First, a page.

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Time course of efferent fiber and spiral ganglion cell degeneration following complete hair cell loss in the chinchilla

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Time course of efferent fiber and spiral ganglion cell degeneration following complete hair cell loss in the chinchilla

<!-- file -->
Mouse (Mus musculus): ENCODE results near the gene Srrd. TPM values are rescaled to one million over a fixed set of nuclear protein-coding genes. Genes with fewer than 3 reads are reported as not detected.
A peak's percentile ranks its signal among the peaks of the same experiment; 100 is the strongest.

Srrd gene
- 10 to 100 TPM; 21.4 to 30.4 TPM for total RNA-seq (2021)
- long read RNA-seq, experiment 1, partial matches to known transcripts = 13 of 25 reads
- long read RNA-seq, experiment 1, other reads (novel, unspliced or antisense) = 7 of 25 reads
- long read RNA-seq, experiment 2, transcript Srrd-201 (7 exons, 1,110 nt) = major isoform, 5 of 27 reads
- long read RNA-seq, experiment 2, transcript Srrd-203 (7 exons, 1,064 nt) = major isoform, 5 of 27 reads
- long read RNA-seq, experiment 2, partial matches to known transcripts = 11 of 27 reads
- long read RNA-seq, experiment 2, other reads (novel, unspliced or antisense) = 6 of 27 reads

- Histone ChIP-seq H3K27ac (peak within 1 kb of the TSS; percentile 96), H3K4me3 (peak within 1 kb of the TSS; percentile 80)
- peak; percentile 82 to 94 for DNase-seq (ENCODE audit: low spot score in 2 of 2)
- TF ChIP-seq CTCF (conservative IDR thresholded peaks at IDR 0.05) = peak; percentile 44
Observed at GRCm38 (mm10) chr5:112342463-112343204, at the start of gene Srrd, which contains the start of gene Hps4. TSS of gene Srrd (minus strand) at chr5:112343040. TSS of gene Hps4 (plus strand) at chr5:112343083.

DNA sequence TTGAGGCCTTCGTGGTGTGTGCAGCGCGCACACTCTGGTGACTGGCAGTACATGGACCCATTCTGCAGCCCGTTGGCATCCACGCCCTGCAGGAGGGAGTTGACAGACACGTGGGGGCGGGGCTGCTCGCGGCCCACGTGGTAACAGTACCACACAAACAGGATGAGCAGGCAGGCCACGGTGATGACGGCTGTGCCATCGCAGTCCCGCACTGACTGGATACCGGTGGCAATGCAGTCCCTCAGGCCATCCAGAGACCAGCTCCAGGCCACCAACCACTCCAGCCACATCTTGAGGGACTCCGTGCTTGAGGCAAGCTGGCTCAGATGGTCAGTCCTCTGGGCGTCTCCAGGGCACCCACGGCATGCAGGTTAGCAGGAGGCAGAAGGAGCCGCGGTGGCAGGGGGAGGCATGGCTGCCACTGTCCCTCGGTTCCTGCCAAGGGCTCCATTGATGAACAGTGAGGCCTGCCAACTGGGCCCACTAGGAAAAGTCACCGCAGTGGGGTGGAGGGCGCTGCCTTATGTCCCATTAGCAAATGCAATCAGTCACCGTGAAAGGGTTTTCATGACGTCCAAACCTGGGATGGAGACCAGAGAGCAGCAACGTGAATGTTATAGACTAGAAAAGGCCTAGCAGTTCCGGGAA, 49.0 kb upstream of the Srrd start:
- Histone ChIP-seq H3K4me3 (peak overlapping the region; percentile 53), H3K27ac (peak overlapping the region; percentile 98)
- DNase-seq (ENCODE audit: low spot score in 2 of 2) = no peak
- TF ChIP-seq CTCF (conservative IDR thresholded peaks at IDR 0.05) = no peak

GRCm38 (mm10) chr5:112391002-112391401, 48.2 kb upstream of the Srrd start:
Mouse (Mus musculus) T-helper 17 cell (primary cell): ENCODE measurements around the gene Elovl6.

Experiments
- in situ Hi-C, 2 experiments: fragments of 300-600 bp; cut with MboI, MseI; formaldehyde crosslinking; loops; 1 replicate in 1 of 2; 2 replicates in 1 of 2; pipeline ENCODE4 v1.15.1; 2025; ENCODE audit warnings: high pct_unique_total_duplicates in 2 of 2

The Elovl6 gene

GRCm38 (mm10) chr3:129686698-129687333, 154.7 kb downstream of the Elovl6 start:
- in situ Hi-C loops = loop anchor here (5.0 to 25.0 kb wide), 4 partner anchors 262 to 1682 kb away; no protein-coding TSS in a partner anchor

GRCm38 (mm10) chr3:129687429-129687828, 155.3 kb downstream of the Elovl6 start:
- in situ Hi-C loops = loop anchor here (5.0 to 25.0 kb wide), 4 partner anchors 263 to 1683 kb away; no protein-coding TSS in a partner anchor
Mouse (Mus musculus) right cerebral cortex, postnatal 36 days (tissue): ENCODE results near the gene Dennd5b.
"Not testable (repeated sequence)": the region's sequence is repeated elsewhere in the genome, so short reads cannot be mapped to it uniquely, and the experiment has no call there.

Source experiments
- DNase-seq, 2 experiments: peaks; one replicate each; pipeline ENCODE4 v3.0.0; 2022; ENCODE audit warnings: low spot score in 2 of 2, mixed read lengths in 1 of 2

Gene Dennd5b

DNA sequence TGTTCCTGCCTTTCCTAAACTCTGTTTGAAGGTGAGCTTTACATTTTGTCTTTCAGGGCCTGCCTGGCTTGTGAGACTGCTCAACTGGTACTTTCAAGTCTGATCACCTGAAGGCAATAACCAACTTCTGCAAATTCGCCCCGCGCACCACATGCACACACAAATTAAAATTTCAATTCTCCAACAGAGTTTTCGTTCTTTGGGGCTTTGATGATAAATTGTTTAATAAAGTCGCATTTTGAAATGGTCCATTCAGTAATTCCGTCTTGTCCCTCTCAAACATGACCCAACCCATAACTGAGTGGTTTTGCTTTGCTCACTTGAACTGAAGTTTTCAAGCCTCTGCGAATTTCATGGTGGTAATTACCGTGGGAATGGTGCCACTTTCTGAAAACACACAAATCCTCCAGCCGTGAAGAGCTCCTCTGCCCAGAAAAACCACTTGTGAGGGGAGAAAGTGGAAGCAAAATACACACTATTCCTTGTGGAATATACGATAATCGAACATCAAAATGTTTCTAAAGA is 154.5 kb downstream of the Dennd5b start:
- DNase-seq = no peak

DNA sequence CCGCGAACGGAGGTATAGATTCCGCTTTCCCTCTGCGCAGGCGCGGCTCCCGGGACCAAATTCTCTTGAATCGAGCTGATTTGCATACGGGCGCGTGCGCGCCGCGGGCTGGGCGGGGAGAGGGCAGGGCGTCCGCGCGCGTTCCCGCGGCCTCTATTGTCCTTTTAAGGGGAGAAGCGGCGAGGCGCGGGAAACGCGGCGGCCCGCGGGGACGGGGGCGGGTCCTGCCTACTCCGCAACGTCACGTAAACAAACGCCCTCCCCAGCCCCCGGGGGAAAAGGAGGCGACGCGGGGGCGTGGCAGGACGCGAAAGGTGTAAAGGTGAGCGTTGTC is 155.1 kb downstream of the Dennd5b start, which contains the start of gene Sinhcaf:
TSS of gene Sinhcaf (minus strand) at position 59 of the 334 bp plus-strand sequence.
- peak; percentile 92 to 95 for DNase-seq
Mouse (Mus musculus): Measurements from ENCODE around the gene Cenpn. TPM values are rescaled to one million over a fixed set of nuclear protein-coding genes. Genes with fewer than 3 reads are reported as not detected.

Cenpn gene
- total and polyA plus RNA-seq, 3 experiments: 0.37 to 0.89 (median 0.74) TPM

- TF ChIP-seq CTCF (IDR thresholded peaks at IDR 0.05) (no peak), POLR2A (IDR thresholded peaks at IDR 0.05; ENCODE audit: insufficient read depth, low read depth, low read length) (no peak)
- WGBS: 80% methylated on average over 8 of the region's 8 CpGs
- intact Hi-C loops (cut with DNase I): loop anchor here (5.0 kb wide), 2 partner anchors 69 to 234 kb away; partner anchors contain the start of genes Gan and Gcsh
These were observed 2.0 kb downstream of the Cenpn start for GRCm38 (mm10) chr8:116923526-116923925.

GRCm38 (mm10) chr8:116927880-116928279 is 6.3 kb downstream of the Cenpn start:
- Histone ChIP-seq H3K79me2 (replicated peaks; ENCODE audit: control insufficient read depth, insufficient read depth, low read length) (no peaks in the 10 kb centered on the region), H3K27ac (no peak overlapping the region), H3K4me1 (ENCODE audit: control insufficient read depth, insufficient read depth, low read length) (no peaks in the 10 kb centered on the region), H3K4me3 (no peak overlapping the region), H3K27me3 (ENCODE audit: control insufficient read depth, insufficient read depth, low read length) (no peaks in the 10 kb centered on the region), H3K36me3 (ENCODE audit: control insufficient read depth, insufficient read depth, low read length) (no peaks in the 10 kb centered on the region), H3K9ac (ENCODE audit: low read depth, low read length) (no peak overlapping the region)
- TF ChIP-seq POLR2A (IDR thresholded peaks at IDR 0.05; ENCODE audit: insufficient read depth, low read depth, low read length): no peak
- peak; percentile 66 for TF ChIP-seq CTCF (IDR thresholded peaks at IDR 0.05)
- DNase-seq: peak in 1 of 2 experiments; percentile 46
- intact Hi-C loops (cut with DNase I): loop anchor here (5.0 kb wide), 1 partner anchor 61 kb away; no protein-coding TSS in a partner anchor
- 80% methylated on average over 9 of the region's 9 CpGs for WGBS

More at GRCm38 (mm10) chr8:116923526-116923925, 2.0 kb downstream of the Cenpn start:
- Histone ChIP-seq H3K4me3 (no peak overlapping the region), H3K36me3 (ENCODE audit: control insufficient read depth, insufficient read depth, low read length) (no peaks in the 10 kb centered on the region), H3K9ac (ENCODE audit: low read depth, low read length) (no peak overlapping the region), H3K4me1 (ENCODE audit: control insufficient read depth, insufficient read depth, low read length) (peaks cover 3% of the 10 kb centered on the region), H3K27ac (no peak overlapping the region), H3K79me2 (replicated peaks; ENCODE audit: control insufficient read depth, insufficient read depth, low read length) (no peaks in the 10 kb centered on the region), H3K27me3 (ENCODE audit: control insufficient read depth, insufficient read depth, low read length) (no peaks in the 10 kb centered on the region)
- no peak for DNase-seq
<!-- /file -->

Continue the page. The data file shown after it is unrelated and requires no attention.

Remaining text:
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  Research report  Time course of efferent fiber and spiral ganglion cell degenerationfollowing complete hair cell loss in the chinchilla Sandra L. McFadden*, Dalian Ding, Haiyan Jiang, Richard J. Salvi Center for Hearing and Deafness, University at Buffalo, 215 Parker Hall, Buffalo, NY 14214, USA Accepted 20 October 2003 Abstract Ethacrynic acid (EA) is known to interact with aminoglycoside antibiotics such as gentamicin (GM). In the chinchilla, co-administrationof GM and EA can produce hair cell lesions ranging from a small loss of outer hair cells (OHCs) in the base of the cochlea to completedestruction of all hair cells, depending on dosing parameters. Although hair cell loss has been characterized, little is known about the fate of efferent fibers or spiral ganglion neurons (SGNs) in this model. To study the time course of efferent fiber and SGN loss, chinchillas wereinjected with GM (125 mg/kg IM) followed immediately by EA (40 mg/kg IV). Estimates of efferent fiber loss and density changes weremade after 3 days or 1, 2, 3, or 4 weeks of survival. Estimates of SGN loss and density changes were made after 15 days or 1, 2, 4, or 6months of survival. Cochlear function was rapidly abolished and all cochlear hair cells were missing within 24 h after treatment. Inner hair cells (IHCs) in the middle turn of the cochlea died earlier than cells in the apex or base, and OHCs in Rows 1 and 2 died earlier than OHCs inRow 3. Degeneration of efferent nerve fibers began 3–7 days post-injection, versus 15–30 days for SGNs, and the loss of efferent fibers wasessentially complete within 1 month, versus 2–4 months for SGNs. The rapid time course of efferent fiber and SGN loss in the chinchillamay make it a practical model for studying mechanisms of neural loss and survival in the mammalian inner ear. D  2003 Elsevier B.V. All rights reserved. Theme:  Development and regeneration Topic:  Neuronal death/sensory systems  Keywords:  Aminoglycoside antibiotic; Loop diuretic; Ototoxicity; Inner ear pathology; Ganglion neuron; Nerve fiber; Cochlea 1. Introduction Research on topics related to the protection, rescue andrepair of neurons and their processes is aided by the use of animal models in which neural degeneration occurs in a predictable manner over a well-defined time course. Onemethod for producing an animal model of spiral ganglionneuron (SGN) and nerve fiber degeneration in the cochleais to destroy cochlear hair cells by administering a largedose of an aminoglycoside antibiotic (AAB) and ethacrynicacid (EA) [14–16,21,24–26]. SGNs degenerate followingIHC destruction, with a time course that depends on factorssuch as species and magnitude of IHC loss. The AAB/EAdeafening procedures that have been used with cats,monkeys and guinea pigs typically result in variable andincomplete hair cell loss, thereby confounding studies of SGN degeneration and treatments aimed at preservingthem. Furthermore, SGN degeneration is a slow processthat can take more than a year to complete in cats andguinea pigs [15,21,25]. The slow time course and variable magnitude of SGN degeneration can be a major drawback for studies of neural death and survival mechanisms. Werecently described a GM/EA deafening procedure that reliably destroys all cochlear hair cells in chinchillas [17].In these animals, we also observed rapid degeneration of SGNs and nerve fibers in the cochlea, suggesting that thechinchilla may be a practical model for studies of neural protection, rescue and repair. The current study describesthe time course of SGN and nerve fiber degeneration in thechinchilla cochlea following a single injection of GM (125mg/kg IP) and EA (40 mg/kg IV) that rapidly destroyedhair cells and abolished cochlear function. We were par-ticularly interested in comparing the time course of efferent  0006-8993/$ - see front matter   D  2003 Elsevier B.V. All rights reserved.doi:10.1016/j.brainres.2003.10.031* Corresponding author. Tel.: +1-716-829-2001x13; fax: +1-716-829-2980.  E-mail address:  mcfadden@buffalo.edu (S.L. McFadden).www.elsevier.com/locate/brainresBrain Research 997 (2004) 40–51  fiber degeneration and afferent fiber/SGN degenerationcaused by the GM/EA combination, given speculationabout a trophic role of lateral olivocochlear (LOC) efferent fibers in the cochlea [18]. 2. Materials and methods 2.1. Subjects Subjects were 41 healthy adult chinchillas obtained froma commercial breeder. Four chinchillas were prepared for electrophysiological recording by implanting chronic re-cording electrodes at the round window niche (see below).Thirty-six chinchillas, including the four animals with roundwindow electrodes, were anesthetized with ketamine (55mg/kg IM) and acepromazine (0.5 mg/kg IM), then injectedwith GM (gentamicin sulfate, Sigma Chemicals; 125 mg/kgIM), followed immediately by EA (Sodium Edecrin R ,Merck & Co., Inc., West Point, PA; 40 mg/kg into the right  jugular vein). For counts of efferent nerve fibers, animalswere sacrificed after survival times of 3 days or 1, 2, 3, or 4weeks (  N  =15, three animals at each time point). For countsof SGNs and examination of nerve fibers in the habenula perforata of the osseous spiral lamina (OSL), animals weresacrificed after survival times of 15 days or 1, 2, 4, or 6months (  N  =15, three animals at each time point). Sixchinchillas were sacrificed at 6, 12 or 24 h post-injectionfor verification of rapid hair cell loss [17]. Five untreatedchinchillas served as normal controls for SGN counts. 2.2. Electrophysiology Compound action potentials (CAP), cochlear microphon-ics (CM) and summating potentials (SP) were monitored infour chinchillas to observe the time course of decline of cochlear function following GM/EA injection. The chin-chillas were prepared for electrophysiological recording byimplanting a Teflon-coated silver wire ball electrode at theround window niche of the right ear under surgical anes-thesia (ketamine, 55 mg/kg IM; acepromazine, 0.5 mg/kgIM). Animals were allowed to recover for at least 1 week  prior to GM/EA injection. Stimuli were digitally generatedtones at 1, 2, 4 and 8 kHz, presented at a rate of 19 per sfrom a loudspeaker located 25 cm directly in front of theanimal in a double-walled sound attenuating booth. For CAP, tones were 7 ms duration, 1 ms rise/fall; for CM andSP, tones were 17 ms duration, 1 ms rise/fall. Electricalactivity recorded from the round window electrode wasamplified (20,000   for CAP and CM, 5000   for SP),filtered (100–3000 Hz for CAP; 10–10,000 for CM; 1–300Hz for SP), digitized by an A/D converter on a signal processing board in a computer, and averaged for 100 presentations at each stimulus level. Stimulus level wasincremented in 10 dB steps, from 0 to 70 dB SPL for CAP,from 50 to 90 dB SPL for CM, and from 40 to 90 dB SPLfor SP. Responses were recorded prior to GM/EA injection,and at 0.5, 1.0, 1.5, 2.0, 24, and 72 h following injection. 2.3. Morphological assessment  Animals were sacrificed with CO 2  and decapitated, andthe bullae were quickly removed. As described in detail byAzeredo et al. [1], two distinct populations of olivocochlear efferent fibers, referred to as LOC and medial olivocochlear (MOC) efferents, innervate the chinchilla cochlea. The vast majority of olivocochlear efferent fibers are small, unmy-elinated fibers that arise from neurons located within thelateral superior olivary nucleus; these LOC efferent fibers project almost exclusively to the ipsilateral cochlea, wherethey form synapses with the afferent fibers beneath the IHCs.A smaller number of olivocochlear efferent fibers are large,myelinated fibers that arise from neurons located in themedial region of the superior olive, particularly the dorso-medialperi-olivarynucleus;theseMOCfibersprojecttobothcochleas (in a 1:4 ipsilateral to contralateral ratio in chinchil-la), lose their myelin at the habenula perforata, and cross thetunnel of Corti to form synapses directly with the OHCs.For determination of LOC and MOC efferent fiber loss,cochleas were prepared using acetylcholine esterase (AChE)histochemistry as described previously [2,30]. In AChE stained cochleas, MOC fibers can be seen crossing thetunnel of Corti en route to the OHCs, whereas LOC fiberstravel in the inner spiral bundle (ISB) in the IHC region (seeFig. 5A). Cochleas were first perfused with 4% paraformal- Fig. 1. Surface preparation from the middle turn of a normal cochlea,‘‘stained’’ with silver nitrate for hair cell counting. Note the presence of three rows of OHCs (OHC1, OHC2, OHC3) and one row of IHC, separated by pillar cells (PC). The arrow shows where one OHC is missing from thethird row. OHC were replaced by a phalangeal scar (arrow) formed bysupporting cells. Scale bar=20  A m. S.L. McFadden et al. / Brain Research 997 (2004) 40–51  41  dehyde in 0.1 M phosphate buffer (pH 7.2) for 30 min to 1h, then dissected in 70% ethanol to remove the organ of Corti as a flat surface preparation. The organ of Corti was pre-incubated in 0.1 M acetate buffer (pH 6.0) for 30 min,then incubated in AChE staining solution for 1 h. Specimenswere washed three times with acetate buffer, then treatedsequentially (1 min in each solution, at room temperature)with 1 ml of 1% ammonium sulfide in distilled water; fivewashes of 0.1 M sodium nitrate; 1 ml of 0.1% silver nitratein distilled water; five washes of 0.1 M sodium nitrate andthree washes of 0.1 M acetate buffer. Specimens weremounted in glycerin on glass slides and examined under alight microscope.AChE-positive tunnel crossing nerve fibers (MOC effer-ents) were counted in successive 0.24 mm segments from theapex of the cochlea to the base. Counts were made at a point close to the outer spiral bundle toward the medial edge of thetunnel, where individual MOC fibers are more easily distin-guished before they converge to form the tight bundle that isvisible in the middle of the tunnel. Counts from each ear were entered into a software program that computed fiber density (fibers per mm) in 10% segments from apex to base(thereby compensating for differences in overall cochlear length among animals). Averages for each group (normal, 3days, 1, 2, 3 and 4 weeks) were computed separately for apical and basal halves of the cochlea for comparisons of MOC fiber density as a function of group and cochlear region. MOC efferent fiber loss was estimated by comparingdata from GM/EA-treated chinchillas to our laboratorynorms based on counts from five normal chinchillas. Efferent fibers were counted in both cochleas of each animal, then anaverage loss was computed for each animal. Statistical testsare, therefore, based on the number of animals in each grouprather than the number of ears examined. Fig. 3. Mean cochleogram (  N  =3 ears) showing the percentage of inner hair cells (IHC) and OHCs in Rows 1, 2 and 3 (OHC1, OHC2, OHC3) missing12 h after GM/EA treatment. Note that IHC loss (solid line) was greater inthe middle region of the cochlea than in the base or the apex. Based on thefrequency–place map of Greenwood [9], the place where IHC loss peaked(approximately 55% distance from the apex) transduces energy around 2kHz. Note also that OHC loss in Row 3 (heavy dashed line) lags behindOHC loss in Rows 1 or 2 (light dashed and dotted lines, respectively).Standard deviations of each 10% segment are as follows: IHC, 2.51, 10.59,17.43, 7.17, 15.11, 7.05, 0, 0, 5.67, 0; OHC1, 9.06, 0.60, 0, 0, 0, 0, 0, 0, 0,0; OHC2, 2.68, 1.21, 0, 0, 0, 0, 0, 0, 0, 0; OHC3, 5.07, 16.37, 0.89, 4.26,7.12, 5.87, 0, 0, 0, 0.Fig. 2. Mean input/output functions for the CAP (A), CM (B), and SP (C)for 4 kHz stimuli, measured before and at various times after GM/EAinjection. Note the rapid decrease in response amplitude within 30 min post-injection, and the transient partial recovery of amplitudes at 1.5 h.Responses at other tested frequencies (1, 2 and 8 kHz) were also abolishedwithin 24 h after injection. Bars show S.E.M. S.L. McFadden et al. / Brain Research 997 (2004) 40–51 42  It is not possible to count individual AChE-labeled fibersin the ISB, and both cochlear afferents and medial efferent tunnel crossing fibers (TFC) can be interspersed among ISBfibers [12]; therefore, LOC efferent loss could only beroughly estimated from our material, based on changes inthe width of the ISB over time. The ISB was examined in10- A m long samples (one from the apical turn and one fromthe basal turn of the cochlea), and measurements were takenat the narrowest and widest points along this segment.Average ISB widths were computed for each group basedon 5–10 samples per group.For counts of SGNs in Rosenthal’s canal and examina-tion of nerve fibers in the OSL, the cochleas were perfusedthrough the round window with approximately 1 ml of 4% paraformaldehyde in 0.1 M phosphate buffered saline (pH7.4), then immersed in fixative for approximately 24 h. Thefixed cochleas were decalcified by immersion in Decal(Baxter Scientific Products) for 2 days, dehydrated, andembedded in Epon 812 resin. Serial sections were cut in a plane parallel to the modiolus at a thickness of 3  A m(Reichert Super Nova microtome), mounted on slides andstained with toluidine blue [2]. For estimates of SGNnumbers, every neuron with a nucleus was counted in everyfifth section through the modiolus [26]. To sample the entirearea of Rosenthal’s canal, approximately 40–50 sections per modiolus were examined. Counts were obtained from fivenormal animals, and from 15 animals treated with GM andEA. To estimate the density of SGNs, modiolar sectionsfrom the apical and basal turns of the cochlea were exam-ined. The number of SGNs in a 0.2-mm diameter visual Fig. 4. Structure of the organ of Corti at various times after the loss of all cochlear hair cells (all sections from the lower middle turn). (A) Cross section throughthe normal organ of Corti shows OHCs from rows 1, 2 and 3 (OHC1, OHC2, OHC3), supporting cells (Dieter’s cells (DC) beneath the OHCs, Hensen’s cells(HC), and outer pillar cells (OPC) bordering the tunnel of Corti (asterisk)), and an inner hair cell (IHC). The tectorial membrane (TM) extends over the top of thehair cells. B–F. Cross sections at various times after GM/EA injection: (B) 2 days; (C) 15 days; (D) 1 month; (E) 2 months and (F) 4 months. Scale bar=10  A m. S.L. McFadden et al. / Brain Research 997 (2004) 40–51  43  field was counted for five samples from the apical turn, andfive samples from the basal turn of each cochlea. Groupaverages for the number of SGNs per square millimeter, based on two to five animals per group, were computedseparately for the apical and basal turns. In addition, everyfifth section containing habenula perforatae was examinedto determine the condition of nerve fibers in the OSL in themiddle turn. Because most nerve fibers were absent even at 2 weeks post-injection, counts of habenular nerve fibers of GM/EA-treated animals were not made. The nerve fiber counts from normal control animals that are presented in this paper were obtained from six normal chinchillas as part of aseparate study [4]. Nerve fibers passing through 10 basal, 10middle turn, and 10 apical openings in the OSL of eachcochlea were counted and averaged for the group.The opposite cochlea of each animal was used to confirmhair cell loss, using succinate dehydrogenase (SDH) histo-chemistry as described previously [2]. The round and ovalwindows were opened and 0.2 M sodium succinate in 0.1 M phosphate buffer (pH 7.4) was slowly perfused through theround window. The cochlea was immersed in sodiumsuccinate solution for 1 h at 37  j C, then in 10% formalde-hyde for 24 h. The organ of Corti was dissected out,mounted in glycerin as a flat surface preparation, andexamined under a light microscope at 400   magnification. No hair cells were present in any cochlea examined.A separate group of six animals was used to examine thetime course of hair cell loss following GM/EA treatment.Cochleas from these animals were removed at 6, 12, or 24h after GM/EA treatment and prepared as described previ-ously [2]. Briefly, cochleas were perfused through the roundwindow with 0.5% silver nitrate in phosphate buffered saline(pH 7.4), then fixed in 10% formalin for 2 h. The organ of Corti was dissected out and mounted on a glass slide as a Fig. 5. Surface preparations from the lower middle turn of the organ of Corti showing AChE-positive (efferent) fibers in the normal cochlea (A) and the progressive loss of efferent fibers after GM/EA injection (B–F). In A, thinner white arrow points to TCF that are MOC efferents crossing the tunnel of Corti;large white arrow points to the ISB which contains LOC efferent fibers. Scale bar=10  A m. S.L. McFadden et al. / Brain Research 997 (2004) 40–51 44